These past months of blog silence have been in response to a sustained ‘cyber attack’ by a gang of hell-and-damnation Bible quoters.
For all the unpleasantness, it has at least been a fascinating insight into how some people who profess “devout faith” are provoked by differences of understanding and experience. They have shown that any disparity in belief can be taken as a dangerous challenge to their own religious convictions. The resulting aggressive language and threats would certainly seem to arise from an anger born of fear.
This has prompted me to reflect on teachings of the Shaiva Tantra tradition of India’s north-eastern foothills called the Chatur Upaya [‘chat-oor oop-ah-ya’] – the Four Skilful Means to Resolve Conflict:
- Saama – respectful negotiation by friendly means, with kind and gentle words
- Daana – communication with tolerance and forgiveness: a liberality of heart
- Bheda – an open mind to another’s point of view; willingness to modify one’s own stance to allow a ‘blossoming’ of the relationship
- Nigraha – self-restraint, in order to heal rifts and ‘cure’ conflict
No surprise, then, that Upaya is also the Sanskrit term for ‘to join in with, or accompany, singing’. In essence, Harmony.
However, the Upayas are not exclusive to Shaiva Tantra. They are also found in orthodox Brahminism, although their rendering has a distinctly different interpretation and purpose:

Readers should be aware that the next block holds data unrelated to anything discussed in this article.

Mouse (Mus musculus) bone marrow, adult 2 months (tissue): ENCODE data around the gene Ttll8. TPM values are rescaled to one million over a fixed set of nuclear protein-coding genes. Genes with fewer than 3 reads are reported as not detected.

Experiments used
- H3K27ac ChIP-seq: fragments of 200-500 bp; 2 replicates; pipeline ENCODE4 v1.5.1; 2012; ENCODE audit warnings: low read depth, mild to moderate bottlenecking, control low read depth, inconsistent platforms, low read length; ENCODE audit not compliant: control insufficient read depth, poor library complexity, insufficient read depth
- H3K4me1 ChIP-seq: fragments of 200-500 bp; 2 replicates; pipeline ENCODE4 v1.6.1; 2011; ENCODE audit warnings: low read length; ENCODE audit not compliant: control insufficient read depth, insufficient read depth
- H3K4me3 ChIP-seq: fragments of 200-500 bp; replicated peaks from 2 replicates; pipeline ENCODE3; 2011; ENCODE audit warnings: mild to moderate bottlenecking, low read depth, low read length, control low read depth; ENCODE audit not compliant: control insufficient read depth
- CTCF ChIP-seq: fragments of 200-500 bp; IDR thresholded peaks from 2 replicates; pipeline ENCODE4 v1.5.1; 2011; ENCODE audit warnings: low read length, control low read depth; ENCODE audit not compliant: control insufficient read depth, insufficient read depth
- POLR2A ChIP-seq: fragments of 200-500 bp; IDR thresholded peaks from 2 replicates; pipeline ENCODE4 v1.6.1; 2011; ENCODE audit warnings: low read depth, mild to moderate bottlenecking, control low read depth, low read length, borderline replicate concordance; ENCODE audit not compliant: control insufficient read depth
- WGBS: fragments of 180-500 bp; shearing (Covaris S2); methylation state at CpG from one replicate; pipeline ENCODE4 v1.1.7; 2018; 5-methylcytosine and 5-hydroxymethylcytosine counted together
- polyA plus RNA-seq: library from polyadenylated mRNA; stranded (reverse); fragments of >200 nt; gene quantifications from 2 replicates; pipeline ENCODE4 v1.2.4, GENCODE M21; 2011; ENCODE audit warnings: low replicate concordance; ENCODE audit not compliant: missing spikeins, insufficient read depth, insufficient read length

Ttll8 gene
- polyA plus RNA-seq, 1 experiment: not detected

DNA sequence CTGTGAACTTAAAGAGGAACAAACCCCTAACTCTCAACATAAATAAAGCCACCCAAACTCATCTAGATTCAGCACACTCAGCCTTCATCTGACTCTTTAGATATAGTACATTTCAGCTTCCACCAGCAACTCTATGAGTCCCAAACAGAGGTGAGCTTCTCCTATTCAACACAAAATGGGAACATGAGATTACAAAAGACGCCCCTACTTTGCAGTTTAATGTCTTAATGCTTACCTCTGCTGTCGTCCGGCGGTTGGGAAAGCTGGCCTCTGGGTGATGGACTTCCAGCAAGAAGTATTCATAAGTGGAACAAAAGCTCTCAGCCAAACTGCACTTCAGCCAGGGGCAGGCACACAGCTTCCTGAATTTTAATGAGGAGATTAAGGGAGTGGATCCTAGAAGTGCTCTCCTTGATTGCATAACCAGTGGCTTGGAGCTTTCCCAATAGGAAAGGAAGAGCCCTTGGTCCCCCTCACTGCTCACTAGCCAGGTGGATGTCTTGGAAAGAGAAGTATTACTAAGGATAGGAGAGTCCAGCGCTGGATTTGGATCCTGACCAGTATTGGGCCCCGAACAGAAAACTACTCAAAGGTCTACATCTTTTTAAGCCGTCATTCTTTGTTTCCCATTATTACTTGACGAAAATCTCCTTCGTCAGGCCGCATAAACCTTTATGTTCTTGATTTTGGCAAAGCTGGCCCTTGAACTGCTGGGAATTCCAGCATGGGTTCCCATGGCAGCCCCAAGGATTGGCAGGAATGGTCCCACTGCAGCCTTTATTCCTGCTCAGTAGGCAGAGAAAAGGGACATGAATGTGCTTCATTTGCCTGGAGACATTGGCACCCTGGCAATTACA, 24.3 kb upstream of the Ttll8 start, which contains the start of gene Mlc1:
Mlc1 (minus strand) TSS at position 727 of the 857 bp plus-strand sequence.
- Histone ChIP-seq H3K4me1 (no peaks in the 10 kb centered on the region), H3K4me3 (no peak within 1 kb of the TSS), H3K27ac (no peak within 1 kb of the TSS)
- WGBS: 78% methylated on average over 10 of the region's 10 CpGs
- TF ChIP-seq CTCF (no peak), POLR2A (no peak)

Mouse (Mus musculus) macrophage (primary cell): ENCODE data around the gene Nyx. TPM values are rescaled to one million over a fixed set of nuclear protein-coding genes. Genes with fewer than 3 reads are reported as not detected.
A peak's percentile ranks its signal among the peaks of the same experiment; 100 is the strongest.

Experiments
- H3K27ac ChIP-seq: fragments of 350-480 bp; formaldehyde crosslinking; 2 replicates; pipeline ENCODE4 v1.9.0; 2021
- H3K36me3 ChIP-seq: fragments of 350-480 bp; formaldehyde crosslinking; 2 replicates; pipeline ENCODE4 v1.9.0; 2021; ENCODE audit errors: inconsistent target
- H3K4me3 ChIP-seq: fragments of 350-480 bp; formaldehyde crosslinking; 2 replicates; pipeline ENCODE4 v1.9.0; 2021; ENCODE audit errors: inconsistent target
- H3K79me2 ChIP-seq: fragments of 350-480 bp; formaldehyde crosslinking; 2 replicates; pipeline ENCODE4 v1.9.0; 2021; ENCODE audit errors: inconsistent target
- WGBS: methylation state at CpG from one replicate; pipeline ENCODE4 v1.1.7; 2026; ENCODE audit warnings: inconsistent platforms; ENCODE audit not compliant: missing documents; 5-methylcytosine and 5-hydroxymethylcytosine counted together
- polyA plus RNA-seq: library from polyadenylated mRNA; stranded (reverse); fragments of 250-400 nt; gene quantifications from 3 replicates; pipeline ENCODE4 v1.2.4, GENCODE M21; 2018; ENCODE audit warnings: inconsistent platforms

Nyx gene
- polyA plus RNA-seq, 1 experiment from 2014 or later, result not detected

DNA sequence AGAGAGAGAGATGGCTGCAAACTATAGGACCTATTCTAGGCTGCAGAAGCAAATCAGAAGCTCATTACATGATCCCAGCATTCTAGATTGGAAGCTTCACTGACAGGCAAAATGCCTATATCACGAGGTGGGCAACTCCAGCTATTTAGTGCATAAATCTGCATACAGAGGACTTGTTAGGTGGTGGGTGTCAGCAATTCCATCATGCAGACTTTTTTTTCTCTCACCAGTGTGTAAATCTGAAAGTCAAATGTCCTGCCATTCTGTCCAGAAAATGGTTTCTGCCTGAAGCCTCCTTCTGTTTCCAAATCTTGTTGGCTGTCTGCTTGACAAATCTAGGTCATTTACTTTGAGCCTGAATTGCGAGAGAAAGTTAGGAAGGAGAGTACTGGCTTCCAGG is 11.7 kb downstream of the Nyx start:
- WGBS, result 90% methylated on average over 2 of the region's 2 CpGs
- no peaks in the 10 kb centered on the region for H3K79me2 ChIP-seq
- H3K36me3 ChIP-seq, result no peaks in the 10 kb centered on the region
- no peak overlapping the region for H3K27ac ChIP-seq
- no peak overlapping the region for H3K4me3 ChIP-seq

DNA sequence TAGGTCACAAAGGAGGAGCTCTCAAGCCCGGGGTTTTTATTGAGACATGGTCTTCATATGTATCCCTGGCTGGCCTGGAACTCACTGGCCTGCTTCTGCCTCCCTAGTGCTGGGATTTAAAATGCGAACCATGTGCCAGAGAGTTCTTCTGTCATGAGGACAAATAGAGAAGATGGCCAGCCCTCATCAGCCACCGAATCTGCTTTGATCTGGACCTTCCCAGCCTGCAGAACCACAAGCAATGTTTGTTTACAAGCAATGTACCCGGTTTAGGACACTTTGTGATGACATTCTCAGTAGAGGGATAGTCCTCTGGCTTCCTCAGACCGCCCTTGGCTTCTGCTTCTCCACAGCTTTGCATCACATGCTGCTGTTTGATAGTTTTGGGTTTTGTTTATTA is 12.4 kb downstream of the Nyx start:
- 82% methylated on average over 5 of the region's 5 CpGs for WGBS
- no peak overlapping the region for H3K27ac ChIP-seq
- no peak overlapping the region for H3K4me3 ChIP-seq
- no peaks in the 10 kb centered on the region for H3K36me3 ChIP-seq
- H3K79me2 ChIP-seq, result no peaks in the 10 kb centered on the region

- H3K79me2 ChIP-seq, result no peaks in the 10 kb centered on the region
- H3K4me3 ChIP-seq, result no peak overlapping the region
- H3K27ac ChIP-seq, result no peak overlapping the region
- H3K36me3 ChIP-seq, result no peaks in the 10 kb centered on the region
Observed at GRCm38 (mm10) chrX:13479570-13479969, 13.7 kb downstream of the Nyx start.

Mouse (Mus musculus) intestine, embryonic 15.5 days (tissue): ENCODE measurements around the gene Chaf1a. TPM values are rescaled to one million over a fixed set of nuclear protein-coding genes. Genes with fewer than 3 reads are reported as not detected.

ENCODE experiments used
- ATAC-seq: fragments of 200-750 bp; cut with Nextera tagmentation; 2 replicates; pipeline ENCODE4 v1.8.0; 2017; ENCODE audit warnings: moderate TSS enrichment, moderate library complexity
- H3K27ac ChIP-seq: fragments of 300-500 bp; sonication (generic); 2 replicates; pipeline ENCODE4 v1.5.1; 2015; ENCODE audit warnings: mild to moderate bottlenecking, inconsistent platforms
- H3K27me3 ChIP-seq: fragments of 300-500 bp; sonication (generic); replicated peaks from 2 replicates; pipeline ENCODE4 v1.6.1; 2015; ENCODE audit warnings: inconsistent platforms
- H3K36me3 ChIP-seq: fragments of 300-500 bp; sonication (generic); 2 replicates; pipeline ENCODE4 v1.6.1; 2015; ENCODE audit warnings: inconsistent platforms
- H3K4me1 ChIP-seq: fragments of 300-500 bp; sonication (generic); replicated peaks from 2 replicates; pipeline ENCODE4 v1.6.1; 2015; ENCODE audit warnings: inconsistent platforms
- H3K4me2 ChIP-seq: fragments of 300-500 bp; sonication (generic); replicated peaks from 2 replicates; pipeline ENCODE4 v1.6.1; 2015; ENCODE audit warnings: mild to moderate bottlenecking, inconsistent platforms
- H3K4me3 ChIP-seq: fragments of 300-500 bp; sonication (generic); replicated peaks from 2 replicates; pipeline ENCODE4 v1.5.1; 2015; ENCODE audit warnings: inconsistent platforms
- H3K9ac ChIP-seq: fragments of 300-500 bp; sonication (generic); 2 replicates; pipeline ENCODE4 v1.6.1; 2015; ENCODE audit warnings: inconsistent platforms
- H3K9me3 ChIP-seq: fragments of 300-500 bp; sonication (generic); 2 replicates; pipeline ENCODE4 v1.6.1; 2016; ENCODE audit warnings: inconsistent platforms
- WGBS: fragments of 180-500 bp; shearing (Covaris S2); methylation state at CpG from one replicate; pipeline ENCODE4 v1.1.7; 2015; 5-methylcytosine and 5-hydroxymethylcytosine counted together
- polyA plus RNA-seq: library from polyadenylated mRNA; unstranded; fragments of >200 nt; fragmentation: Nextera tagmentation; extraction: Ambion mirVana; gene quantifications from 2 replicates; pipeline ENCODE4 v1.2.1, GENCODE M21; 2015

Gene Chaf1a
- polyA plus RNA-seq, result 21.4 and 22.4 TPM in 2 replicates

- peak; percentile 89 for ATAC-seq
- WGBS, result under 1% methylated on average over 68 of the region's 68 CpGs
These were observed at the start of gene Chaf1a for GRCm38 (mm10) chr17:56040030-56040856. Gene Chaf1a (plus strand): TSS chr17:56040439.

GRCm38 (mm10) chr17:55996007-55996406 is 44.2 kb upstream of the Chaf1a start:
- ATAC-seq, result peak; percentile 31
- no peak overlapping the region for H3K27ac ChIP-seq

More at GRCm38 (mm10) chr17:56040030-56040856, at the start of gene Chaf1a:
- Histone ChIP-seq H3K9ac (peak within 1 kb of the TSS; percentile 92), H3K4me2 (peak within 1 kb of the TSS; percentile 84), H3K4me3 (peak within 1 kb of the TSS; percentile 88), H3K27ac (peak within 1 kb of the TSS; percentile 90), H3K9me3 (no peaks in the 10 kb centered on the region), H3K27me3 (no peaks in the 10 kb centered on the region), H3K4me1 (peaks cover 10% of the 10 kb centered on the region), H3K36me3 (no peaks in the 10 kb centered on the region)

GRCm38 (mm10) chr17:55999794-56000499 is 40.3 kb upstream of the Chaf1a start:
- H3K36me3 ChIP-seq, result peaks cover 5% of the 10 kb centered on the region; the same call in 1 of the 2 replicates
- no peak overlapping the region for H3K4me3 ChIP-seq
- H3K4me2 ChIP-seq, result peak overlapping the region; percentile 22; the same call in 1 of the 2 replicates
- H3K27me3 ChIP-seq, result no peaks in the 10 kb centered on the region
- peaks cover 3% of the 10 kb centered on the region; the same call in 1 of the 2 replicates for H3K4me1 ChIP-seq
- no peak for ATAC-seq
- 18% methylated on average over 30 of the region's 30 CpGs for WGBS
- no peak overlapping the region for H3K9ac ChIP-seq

- Saama – Alliances; Pacts; Coalitions
- Daana – Compensation; Gifts; Bribes
- Bheda – Rupture; Betrayal; Sowing Dissension to ‘divide & rule’
- Danda – Force; Armaments; Open Assault; Punishment
This priestly version, which endorses Machiavellian treachery, cunning and ultimately violence, is promoted by its adherents as being “useful in securing the submission of anyone”. It is even quoted as justification for the devastating wars that are at the heart of both the Mahabharata and Ramayana. (Neither of these texts plays a part in the mountain Shaiva Tantra tradition.)
If my detractors choose to continue reading my humble contributions, perhaps they will recognise in their threats the same belligerent language of the orthodox warmonger – and that, in the starkest of contrasts, the Shaiva version of the Chatur Upaya endorses the gentle compassion, selflessness, forgiveness and peacemaking promoted by the very Israelite they profess to follow.
As mountain Shaiva Tantra impresses, however irreconcilable any of our differences may initially appear, if we will only pause for thought – and traditionally share a brew of well-spiced tea – we will instead find an underlying concordance and a deep humanity that ultimately unites us all.